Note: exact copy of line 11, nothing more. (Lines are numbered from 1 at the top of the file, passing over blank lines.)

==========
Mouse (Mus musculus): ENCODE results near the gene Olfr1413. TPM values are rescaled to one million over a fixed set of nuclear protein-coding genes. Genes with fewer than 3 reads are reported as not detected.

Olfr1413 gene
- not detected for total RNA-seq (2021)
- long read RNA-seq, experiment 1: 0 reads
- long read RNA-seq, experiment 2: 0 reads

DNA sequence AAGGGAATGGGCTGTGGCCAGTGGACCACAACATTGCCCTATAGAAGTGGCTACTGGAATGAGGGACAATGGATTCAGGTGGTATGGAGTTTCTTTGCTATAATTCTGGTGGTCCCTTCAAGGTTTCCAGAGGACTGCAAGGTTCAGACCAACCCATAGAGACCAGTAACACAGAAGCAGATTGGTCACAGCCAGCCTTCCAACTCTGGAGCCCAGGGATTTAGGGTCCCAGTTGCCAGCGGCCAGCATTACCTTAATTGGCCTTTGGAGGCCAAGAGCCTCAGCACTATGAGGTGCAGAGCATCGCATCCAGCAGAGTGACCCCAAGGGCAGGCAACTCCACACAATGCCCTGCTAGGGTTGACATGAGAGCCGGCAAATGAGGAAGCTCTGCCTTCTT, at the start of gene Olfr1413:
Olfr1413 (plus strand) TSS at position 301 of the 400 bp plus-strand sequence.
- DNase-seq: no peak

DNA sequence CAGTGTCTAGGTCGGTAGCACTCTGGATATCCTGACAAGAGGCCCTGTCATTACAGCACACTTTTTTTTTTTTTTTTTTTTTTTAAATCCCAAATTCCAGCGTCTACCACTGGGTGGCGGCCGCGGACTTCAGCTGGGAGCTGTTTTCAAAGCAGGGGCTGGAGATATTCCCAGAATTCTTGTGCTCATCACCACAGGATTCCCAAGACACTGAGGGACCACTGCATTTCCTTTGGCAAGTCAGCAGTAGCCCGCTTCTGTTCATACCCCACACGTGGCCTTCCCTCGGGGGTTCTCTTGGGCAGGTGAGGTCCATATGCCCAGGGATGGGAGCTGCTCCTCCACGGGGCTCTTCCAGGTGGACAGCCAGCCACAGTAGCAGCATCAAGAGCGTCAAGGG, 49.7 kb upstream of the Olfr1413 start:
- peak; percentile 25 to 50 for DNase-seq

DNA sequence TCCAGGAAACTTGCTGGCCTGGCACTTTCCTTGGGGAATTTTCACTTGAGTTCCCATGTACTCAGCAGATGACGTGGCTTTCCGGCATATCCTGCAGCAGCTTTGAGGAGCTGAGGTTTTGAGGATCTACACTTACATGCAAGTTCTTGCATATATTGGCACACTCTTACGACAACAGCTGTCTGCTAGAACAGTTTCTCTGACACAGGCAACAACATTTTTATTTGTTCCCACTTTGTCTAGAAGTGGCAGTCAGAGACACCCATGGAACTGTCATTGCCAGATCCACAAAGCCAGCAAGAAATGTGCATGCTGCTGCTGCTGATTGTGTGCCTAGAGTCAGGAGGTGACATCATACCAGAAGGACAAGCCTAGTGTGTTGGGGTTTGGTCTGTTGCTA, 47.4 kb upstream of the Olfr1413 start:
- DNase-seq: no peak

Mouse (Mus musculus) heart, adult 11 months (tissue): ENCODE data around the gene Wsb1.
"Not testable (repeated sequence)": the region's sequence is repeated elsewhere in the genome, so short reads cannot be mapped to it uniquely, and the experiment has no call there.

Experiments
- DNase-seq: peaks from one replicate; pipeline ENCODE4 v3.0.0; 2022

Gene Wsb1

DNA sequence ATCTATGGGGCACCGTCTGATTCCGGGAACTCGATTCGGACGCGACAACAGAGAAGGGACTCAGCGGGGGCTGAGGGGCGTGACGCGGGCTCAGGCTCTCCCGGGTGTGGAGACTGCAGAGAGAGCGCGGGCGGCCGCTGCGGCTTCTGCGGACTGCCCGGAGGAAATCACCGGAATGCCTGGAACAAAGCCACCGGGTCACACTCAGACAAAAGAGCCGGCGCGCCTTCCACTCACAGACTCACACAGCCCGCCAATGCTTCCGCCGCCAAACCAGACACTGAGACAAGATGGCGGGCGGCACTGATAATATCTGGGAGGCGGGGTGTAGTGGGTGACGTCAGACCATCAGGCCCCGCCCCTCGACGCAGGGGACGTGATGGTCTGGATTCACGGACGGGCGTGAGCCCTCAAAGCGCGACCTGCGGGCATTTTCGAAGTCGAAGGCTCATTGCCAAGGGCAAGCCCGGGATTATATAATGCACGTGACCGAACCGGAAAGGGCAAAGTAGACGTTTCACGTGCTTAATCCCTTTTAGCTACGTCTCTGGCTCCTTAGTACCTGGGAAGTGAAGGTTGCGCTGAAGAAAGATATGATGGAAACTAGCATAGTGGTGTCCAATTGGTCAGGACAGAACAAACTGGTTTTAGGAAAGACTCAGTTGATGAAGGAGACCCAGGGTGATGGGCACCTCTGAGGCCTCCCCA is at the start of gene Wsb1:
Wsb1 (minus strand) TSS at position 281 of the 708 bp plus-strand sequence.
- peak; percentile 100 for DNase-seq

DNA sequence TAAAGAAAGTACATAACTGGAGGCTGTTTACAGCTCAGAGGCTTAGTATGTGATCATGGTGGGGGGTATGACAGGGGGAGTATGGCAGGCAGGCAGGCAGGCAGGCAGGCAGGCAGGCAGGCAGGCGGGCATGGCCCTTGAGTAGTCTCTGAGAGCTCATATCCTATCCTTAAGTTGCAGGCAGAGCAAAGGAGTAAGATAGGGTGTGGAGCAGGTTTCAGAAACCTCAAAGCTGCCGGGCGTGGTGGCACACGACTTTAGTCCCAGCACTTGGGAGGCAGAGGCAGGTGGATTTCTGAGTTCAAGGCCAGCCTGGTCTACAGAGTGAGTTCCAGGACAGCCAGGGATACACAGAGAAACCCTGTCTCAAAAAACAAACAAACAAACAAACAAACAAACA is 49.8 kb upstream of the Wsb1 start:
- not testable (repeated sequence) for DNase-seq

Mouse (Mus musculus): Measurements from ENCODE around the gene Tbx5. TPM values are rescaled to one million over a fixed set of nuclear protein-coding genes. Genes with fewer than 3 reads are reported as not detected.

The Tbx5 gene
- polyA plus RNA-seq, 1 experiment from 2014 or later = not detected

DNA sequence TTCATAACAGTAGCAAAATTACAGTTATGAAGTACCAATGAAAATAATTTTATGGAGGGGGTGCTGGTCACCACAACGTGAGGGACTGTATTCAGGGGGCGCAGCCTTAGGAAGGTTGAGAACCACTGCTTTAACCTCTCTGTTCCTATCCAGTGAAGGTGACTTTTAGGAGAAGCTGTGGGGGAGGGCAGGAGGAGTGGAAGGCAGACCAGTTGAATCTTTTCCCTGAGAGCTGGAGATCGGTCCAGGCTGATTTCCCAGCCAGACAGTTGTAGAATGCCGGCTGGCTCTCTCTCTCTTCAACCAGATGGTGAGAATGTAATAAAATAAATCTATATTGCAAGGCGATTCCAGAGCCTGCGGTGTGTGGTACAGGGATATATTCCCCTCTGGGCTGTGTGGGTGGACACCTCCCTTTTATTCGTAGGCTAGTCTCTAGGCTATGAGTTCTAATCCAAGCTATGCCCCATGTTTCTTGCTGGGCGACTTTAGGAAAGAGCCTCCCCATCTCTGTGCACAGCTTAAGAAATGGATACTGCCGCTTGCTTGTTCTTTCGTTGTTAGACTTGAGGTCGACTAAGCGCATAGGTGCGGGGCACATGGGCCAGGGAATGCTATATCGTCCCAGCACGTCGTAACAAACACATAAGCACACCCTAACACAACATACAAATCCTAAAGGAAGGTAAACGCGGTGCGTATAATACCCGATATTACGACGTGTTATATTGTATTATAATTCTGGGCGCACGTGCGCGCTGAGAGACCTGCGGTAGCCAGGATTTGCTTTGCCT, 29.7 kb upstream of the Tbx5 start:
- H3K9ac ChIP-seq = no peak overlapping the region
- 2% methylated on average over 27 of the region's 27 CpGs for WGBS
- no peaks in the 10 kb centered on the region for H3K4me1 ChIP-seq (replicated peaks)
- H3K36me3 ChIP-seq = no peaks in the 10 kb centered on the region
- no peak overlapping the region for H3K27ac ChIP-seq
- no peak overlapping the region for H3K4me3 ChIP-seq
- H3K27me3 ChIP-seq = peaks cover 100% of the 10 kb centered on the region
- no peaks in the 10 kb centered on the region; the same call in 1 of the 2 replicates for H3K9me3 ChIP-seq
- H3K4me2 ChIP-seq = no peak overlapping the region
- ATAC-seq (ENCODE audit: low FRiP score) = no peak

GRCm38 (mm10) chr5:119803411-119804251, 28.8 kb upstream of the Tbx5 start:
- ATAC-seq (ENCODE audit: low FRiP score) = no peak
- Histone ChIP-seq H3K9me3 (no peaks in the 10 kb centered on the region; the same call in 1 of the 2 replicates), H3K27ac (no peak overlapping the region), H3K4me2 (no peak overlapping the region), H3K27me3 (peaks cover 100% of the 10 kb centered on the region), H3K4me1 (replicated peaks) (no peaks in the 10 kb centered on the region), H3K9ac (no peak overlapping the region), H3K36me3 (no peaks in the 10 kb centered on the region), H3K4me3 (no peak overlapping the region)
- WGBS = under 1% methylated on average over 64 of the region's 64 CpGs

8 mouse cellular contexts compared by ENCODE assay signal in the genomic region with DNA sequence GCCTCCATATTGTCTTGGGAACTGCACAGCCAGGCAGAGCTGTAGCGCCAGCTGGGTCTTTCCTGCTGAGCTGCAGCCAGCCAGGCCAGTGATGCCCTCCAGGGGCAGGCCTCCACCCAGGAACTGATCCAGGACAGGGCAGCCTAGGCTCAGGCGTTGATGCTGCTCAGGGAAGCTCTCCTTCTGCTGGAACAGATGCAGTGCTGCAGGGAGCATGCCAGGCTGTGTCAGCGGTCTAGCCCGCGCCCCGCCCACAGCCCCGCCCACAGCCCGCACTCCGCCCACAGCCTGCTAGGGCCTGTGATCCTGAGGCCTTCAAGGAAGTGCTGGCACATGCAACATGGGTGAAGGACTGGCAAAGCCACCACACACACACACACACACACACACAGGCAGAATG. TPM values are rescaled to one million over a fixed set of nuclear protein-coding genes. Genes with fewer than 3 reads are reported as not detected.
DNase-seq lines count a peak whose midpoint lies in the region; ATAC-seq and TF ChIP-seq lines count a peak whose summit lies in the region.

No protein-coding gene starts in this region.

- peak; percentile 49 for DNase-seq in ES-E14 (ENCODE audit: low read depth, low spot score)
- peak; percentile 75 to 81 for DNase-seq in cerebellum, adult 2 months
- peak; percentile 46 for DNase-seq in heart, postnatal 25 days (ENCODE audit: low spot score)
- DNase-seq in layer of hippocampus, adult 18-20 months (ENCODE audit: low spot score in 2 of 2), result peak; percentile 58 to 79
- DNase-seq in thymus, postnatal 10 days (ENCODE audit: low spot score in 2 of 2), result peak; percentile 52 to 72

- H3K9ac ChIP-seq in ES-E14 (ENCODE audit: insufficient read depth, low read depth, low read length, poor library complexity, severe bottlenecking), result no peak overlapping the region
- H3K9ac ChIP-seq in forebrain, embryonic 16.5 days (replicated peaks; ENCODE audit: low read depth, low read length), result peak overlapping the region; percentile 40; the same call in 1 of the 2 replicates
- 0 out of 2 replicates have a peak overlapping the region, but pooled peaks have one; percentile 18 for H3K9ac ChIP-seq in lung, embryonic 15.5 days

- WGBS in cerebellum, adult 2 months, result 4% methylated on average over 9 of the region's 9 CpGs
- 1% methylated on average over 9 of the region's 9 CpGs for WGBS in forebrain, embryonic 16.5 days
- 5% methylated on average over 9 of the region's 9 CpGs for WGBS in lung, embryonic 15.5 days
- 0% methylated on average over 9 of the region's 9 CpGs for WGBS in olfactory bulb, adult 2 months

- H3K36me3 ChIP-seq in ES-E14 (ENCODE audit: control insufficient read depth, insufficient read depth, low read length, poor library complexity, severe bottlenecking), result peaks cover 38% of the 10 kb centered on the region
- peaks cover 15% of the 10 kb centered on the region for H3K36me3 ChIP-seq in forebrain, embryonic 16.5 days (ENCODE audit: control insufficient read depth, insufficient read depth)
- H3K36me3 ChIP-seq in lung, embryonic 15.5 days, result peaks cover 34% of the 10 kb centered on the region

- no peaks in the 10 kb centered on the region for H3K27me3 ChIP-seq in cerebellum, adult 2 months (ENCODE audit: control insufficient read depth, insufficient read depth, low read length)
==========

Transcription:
DNA sequence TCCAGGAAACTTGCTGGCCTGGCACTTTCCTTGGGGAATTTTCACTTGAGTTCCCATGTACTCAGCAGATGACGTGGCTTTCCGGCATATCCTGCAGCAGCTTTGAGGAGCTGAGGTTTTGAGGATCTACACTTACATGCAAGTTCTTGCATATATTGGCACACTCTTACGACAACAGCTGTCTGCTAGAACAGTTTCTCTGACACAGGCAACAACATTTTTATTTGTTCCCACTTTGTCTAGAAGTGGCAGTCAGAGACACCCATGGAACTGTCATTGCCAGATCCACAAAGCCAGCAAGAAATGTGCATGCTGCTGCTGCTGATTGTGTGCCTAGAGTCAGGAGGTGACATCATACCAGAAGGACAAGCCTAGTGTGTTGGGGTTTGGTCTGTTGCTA, 47.4 kb upstream of the Olfr1413 start: